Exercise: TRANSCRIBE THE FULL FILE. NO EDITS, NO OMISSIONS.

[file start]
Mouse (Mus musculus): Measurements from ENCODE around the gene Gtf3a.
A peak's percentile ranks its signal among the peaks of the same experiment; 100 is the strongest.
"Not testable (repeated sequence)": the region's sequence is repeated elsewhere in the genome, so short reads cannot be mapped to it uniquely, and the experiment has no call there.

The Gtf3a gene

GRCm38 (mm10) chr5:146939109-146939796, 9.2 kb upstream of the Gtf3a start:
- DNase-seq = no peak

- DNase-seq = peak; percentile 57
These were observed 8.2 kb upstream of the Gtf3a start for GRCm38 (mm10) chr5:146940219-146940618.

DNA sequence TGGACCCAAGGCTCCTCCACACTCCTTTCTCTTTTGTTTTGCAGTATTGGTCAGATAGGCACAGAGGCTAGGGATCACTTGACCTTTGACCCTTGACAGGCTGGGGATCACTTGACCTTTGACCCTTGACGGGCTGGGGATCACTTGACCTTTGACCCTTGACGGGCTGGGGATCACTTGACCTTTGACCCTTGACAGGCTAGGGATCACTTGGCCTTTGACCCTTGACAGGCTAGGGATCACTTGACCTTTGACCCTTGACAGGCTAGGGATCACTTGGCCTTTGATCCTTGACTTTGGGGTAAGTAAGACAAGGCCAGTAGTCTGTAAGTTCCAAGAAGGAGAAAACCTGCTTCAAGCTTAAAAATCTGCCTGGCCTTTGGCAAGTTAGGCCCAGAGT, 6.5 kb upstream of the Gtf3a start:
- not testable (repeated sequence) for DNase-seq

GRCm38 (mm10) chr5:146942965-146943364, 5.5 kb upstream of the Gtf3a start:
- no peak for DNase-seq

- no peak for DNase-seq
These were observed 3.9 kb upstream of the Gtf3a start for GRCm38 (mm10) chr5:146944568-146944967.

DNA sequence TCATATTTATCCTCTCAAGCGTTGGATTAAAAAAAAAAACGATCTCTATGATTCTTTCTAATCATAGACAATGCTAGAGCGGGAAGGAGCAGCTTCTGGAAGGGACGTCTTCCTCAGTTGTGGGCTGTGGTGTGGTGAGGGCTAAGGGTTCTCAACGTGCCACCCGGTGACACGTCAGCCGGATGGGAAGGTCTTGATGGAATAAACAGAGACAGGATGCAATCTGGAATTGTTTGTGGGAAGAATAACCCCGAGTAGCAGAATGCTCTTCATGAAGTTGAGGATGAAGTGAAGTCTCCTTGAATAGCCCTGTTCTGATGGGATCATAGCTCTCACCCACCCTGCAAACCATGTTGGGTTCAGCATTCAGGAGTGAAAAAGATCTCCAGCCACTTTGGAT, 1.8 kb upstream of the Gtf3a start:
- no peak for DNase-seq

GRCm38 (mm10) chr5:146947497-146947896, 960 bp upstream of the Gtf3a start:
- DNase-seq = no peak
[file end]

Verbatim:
Mouse (Mus musculus): Measurements from ENCODE around the gene Gtf3a.
A peak's percentile ranks its signal among the peaks of the same experiment; 100 is the strongest.
"Not testable (repeated sequence)": the region's sequence is repeated elsewhere in the genome, so short reads cannot be mapped to it uniquely, and the experiment has no call there.

The Gtf3a gene

GRCm38 (mm10) chr5:146939109-146939796, 9.2 kb upstream of the Gtf3a start:
- DNase-seq = no peak

- DNase-seq = peak; percentile 57
These were observed 8.2 kb upstream of the Gtf3a start for GRCm38 (mm10) chr5:146940219-146940618.

DNA sequence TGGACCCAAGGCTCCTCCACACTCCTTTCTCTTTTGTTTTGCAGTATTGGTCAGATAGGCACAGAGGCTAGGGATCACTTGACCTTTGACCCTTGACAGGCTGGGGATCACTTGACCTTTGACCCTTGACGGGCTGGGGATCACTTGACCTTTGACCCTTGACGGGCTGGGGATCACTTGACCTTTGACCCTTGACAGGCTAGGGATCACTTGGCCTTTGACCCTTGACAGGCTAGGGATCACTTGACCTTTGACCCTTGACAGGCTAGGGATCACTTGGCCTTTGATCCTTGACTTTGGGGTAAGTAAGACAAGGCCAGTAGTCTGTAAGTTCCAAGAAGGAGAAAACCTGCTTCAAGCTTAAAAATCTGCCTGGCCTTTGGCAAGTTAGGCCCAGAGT, 6.5 kb upstream of the Gtf3a start:
- not testable (repeated sequence) for DNase-seq

GRCm38 (mm10) chr5:146942965-146943364, 5.5 kb upstream of the Gtf3a start:
- no peak for DNase-seq

- no peak for DNase-seq
These were observed 3.9 kb upstream of the Gtf3a start for GRCm38 (mm10) chr5:146944568-146944967.

DNA sequence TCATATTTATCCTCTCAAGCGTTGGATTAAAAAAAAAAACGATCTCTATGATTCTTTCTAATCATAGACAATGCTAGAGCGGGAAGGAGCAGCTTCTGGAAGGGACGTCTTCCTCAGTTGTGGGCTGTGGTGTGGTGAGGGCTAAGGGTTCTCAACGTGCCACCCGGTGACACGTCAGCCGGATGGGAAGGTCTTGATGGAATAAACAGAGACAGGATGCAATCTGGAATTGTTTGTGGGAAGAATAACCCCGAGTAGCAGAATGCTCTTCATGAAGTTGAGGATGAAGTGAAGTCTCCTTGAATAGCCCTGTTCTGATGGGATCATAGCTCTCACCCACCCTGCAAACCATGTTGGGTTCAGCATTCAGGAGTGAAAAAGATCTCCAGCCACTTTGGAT, 1.8 kb upstream of the Gtf3a start:
- no peak for DNase-seq

GRCm38 (mm10) chr5:146947497-146947896, 960 bp upstream of the Gtf3a start:
- DNase-seq = no peak